An eccentric Entomologist tells three dark tales about the creeping crawling insects that burrowing through the walls of homes, eating through our intestines, and for some of us, driving us slowly insane.
Creeping Crawling dubs itself as an entomology anthology. Each of its three tales of woe centering around a world of insects with some additional, morally centered narrative about how our wants and desires can eventually destroy us. Cheery.
In tale one, a part time model ingests tapeworms in the hopes of slimming down to the perfect size zero. In the second, a swarm of fleas is the spark of inspiration a manipulative nurse needs when she tries to cure a comatose young man she has fallen for. Whilst the third tale sees a lonely man seeking true love, who also enjoys doing rather hideous, sexual things to worms in jars. Each of the three tales is introduced by an eccentric professor helping two students with their term paper.
Anthology movies, portmanteaus (call them what you will) but there are a lot of joyful things that can be said about them. Being a series of short films hanging off a framing device, you get so much more bang for your buck. And hey, if you don’t like one story, don’t worry because Asylum has a scene where Sylvia Sims’ disembodied head attacks someone. Maybe that might be more to your liking, Sir or Madam.
Unfortunately, with Creeping Crawling you’ll be waiting a long time for something to enjoy. It is a meandering movie where I felt every one of its 113 minutes. The first tale runs away with itself for so long, I was pleading for a conclusion that would offset the tedium, and dubious displays of acting. What I got was a rushed, twist ending that made no sense when stacked up against the rest of the story. The second tale fared better with a fairly entertaining storyline. Again though, its modicum of a narrative was stretched so thin it was in danger of snapping and flicking someone in the eye. Which, thinking about it, would have probably been more fun.
The adage ‘third time lucky’ doesn’t apply in Creeping Crawling as we enter the film’s final story. As previously hinted at, it’s a grueling and unfunny sex romp about a man who finds insects sexually arousing ever since he discovered a millipede crawling across his dirty magazine when he was pleasuring himself as a child. You read that sentence correctly. And the less said about the narrating professor and hiz krazee accent da betta, ya?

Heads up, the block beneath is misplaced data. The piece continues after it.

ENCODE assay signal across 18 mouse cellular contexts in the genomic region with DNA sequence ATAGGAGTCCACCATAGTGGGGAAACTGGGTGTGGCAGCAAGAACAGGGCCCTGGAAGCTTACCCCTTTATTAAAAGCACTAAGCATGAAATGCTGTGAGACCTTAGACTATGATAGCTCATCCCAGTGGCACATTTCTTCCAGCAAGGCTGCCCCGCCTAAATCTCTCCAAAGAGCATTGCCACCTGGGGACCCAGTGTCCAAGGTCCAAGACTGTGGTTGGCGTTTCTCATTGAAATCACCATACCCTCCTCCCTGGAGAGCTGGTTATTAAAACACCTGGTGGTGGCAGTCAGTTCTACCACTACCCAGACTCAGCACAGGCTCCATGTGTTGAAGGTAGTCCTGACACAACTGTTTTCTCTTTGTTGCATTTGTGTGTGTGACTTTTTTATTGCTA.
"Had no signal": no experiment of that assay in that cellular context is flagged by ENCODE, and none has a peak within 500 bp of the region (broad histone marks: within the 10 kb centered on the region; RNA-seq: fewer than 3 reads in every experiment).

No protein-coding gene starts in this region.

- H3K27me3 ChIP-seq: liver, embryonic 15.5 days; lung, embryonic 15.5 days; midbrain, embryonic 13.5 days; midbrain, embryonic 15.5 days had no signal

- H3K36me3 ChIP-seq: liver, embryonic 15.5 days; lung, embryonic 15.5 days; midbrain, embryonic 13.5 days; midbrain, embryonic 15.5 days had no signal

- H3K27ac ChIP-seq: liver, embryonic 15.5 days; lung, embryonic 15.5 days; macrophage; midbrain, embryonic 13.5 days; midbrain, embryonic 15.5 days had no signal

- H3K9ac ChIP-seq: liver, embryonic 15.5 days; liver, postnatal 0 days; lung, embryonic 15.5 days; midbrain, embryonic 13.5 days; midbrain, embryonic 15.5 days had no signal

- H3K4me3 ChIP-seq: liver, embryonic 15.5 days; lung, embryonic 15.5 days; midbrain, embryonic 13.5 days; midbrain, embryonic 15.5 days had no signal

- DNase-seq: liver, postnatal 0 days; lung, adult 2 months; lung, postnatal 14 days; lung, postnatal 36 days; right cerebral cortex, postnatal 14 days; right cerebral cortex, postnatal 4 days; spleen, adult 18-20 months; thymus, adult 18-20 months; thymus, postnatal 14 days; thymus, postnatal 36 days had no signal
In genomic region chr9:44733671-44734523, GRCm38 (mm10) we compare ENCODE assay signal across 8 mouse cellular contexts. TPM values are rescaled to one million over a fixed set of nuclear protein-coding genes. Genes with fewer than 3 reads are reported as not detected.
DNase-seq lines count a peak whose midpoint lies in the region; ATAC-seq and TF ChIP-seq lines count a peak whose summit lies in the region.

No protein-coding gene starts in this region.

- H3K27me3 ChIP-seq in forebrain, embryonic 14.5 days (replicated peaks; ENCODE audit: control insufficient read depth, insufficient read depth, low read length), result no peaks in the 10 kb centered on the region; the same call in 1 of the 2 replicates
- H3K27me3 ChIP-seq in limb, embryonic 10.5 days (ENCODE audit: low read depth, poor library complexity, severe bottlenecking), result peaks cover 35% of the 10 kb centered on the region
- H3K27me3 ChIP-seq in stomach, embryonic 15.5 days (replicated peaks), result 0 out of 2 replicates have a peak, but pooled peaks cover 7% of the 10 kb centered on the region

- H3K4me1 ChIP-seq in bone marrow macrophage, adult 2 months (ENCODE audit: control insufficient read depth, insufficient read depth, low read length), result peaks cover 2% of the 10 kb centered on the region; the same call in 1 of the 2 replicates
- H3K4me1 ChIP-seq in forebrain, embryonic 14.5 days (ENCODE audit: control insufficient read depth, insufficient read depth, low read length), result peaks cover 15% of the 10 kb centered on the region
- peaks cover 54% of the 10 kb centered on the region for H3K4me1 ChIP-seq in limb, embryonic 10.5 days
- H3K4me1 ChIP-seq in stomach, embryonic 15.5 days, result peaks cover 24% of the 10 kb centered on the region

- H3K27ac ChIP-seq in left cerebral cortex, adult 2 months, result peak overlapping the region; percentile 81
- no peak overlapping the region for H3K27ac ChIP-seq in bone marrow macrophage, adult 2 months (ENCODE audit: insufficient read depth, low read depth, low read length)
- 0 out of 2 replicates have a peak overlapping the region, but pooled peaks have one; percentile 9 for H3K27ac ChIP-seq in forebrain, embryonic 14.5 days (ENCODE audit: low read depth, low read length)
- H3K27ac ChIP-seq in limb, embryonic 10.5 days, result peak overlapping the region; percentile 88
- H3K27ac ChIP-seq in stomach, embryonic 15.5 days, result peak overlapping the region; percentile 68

I think part of the problem with Creeping Crawling is that it’s trying to do too much with very little. There’s nothing wrong per se with cinematically punching above your weight. And of course, low budget isn’t synonymous with bad movies. See Peter Jacksons’ back catalogue before he started playing around with hobbits, or Tobe Hooper’s Texas Chain Saw Massacre, or The Blair Witch Project, or V/H/S. There’s so many examples, new and old. All of them making up for a lack of finance with an abundance of imagination and working within their limits. Here, however, it’s evident that Creeping Crawling is running on the fumes of a low budget.
The sound is tinny, the night scenes barely watchable, the camerawork askew, and storefronts get such prominent positioning in some scenes that I suspect that an attempt at product placement was being made. Writers and Directors Jon and Tracy Cring may have been better off investing their time into fleshing out one of the shorts. For example, the second tale had an air of Patrick, particularly Mark Hartley’s version, which would have been perfect for building on, rather than being watered down as it was by tepid attempts at titillation and an overkill of smoke machines.
What could have been a film that made our skin crawl and have us running for the nearest hot shower straight afterwards, is instead made of such lightweight material it can be swatted away as easily as one of its antagonists.